Daylight Savings Time 2021: Why do we still change our clocks over?
If you’ve never had to change your clocks to daylight savings time, you’re one lucky duck. But for those in the Northern Hemisphere, we change our clocks as the seasons start to rapidly change.
Don’t worry, you’ll still get to do everything you’ve wanted to do during the day, you’ll just have that extra hour in the light to do it in. As cool as this seems, not everyone is happy about this annual change. Let’s see why.
Not again . . .
According to USA Today, “time activists” like Scott Yales of Denver have been wanting to change the daylight saving rule for quite some time. He explained on his website, that his tireless mission as a “time activist” is to “end the barbarism of changing the clock twice a year.”
Scott Yales told his supporters: “The vibe I’m picking up everywhere is that it’s time to get this done . . . with all that’s going wrong in the world, let’s at least make the clocks work. That’s the general feeling I’m picking up all over the place.”
Stopping the madness
Luckily, for time activists, fifteen U.S. states have already moved forward to end the tortuous time cycle. They’ve reportedly agreed to remain either “daylight saving time or standard time year-round”.
In fact, Scott Yales has acknowledged these fifteen states (California, Florida, Delaware, Louisiana, Maine, Oregon, Idaho, South Carolina, Tennessee, Utah, Washington, Arkansas, Georgia, Ohio, and Wyoming) and applauded their work for change. Yales expressed: “Every state that passes something helps motivate the lawmakers in D.C. to do something. That means a lot.”
Scott Yales wasn’t the only person promoting to leave time alone, as Time reported a JPMogran Chase study that proved our consumer spending decreases by nearly 3.5% when moving from daylight saving time to standard time.
Former U.S. Senate & Republican Orrin G. Hatch also agrees with time activists and claimed via Time magazine: “Each year, we see higher rates of depression associated with less exposure to sunlight; higher energy consumption across the country; higher traffic fatalities with more Americans driving in the dark; higher incidence of crime; and a steep decline in retail sales with fewer consumers willing to shop at night.”
What will it take?
As easy as it may sound to just forget about changing your clocks this year, if states want to quit daylight saving, it could take much longer than we’d like. USA Today noted that although Arizona, Hawaii, Guam, American Samoa, Puerto Rico and the U.S. Virgin Islands are using standard time permanently, if Georgia wants to pass a law to do the same, they need to go through Georgia House and Gov. Brian Kemp before any announcement can be made.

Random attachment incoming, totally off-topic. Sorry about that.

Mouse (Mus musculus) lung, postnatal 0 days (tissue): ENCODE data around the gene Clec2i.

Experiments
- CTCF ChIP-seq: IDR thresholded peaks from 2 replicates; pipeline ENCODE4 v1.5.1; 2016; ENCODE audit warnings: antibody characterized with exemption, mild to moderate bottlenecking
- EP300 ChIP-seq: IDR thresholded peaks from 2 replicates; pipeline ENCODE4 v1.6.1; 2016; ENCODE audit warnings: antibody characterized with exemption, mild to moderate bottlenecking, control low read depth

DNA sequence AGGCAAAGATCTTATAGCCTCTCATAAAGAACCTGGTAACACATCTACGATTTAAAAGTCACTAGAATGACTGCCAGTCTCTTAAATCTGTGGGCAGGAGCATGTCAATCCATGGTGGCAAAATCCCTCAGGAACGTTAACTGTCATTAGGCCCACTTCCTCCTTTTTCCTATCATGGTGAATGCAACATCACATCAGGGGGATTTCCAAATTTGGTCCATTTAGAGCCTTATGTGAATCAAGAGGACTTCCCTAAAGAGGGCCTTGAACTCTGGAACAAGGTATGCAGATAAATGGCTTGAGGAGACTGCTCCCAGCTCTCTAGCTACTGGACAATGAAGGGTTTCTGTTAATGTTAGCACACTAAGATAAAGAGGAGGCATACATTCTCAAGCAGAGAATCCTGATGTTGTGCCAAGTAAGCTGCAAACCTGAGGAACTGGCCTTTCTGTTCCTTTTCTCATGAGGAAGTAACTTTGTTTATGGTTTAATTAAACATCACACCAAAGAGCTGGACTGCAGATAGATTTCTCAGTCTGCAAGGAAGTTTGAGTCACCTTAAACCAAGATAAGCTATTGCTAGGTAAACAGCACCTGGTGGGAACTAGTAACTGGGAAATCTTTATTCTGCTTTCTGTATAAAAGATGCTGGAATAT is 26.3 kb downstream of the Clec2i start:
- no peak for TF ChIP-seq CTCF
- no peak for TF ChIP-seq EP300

For any U.S. state to go ahead with this idea, they’d need to have Congress amend the Uniform Time Act of 1966. And if that wasn’t enough . . . Florida is still in the process to get a year-round daylight saving time which has taken a few years to get Senator Marco Rubio’s Sunshine Protection Act of 2019 up & running. Florida is currently waiting to get their bill an amendment to the 1996 act before it becomes official.
Another bill that hasn’t seen the light of day is the Daylight Act (H.B. 214) in the House Committee on Energy & Commerce which means time activists around the U.S. have to wait even longer before anything is permanently changed.
Saving Standard Time
Today we hear about different forms of time activism across the country like SaveStandardTime.com that represents “millions of scientists, doctors, teachers, parents, and community leaders” who believe that a permanent standard time benefits “health, safety, education, productivity, wages, environment, and civil liberty.”
Let’s just remember that to remove daylight savings time isn’t impossible, but it’s uncommon for other Northern Hemisphere countries, like most of Europe, and is extremely difficult to determine. USA Today reported that The Department of Transportation explained: “The oversight of time zones was assigned to DOT (them) because time standards are important for many modes of transportation.”
Do you think we should kill daylight savings time? Let us know what you think about the discussion in the comments below.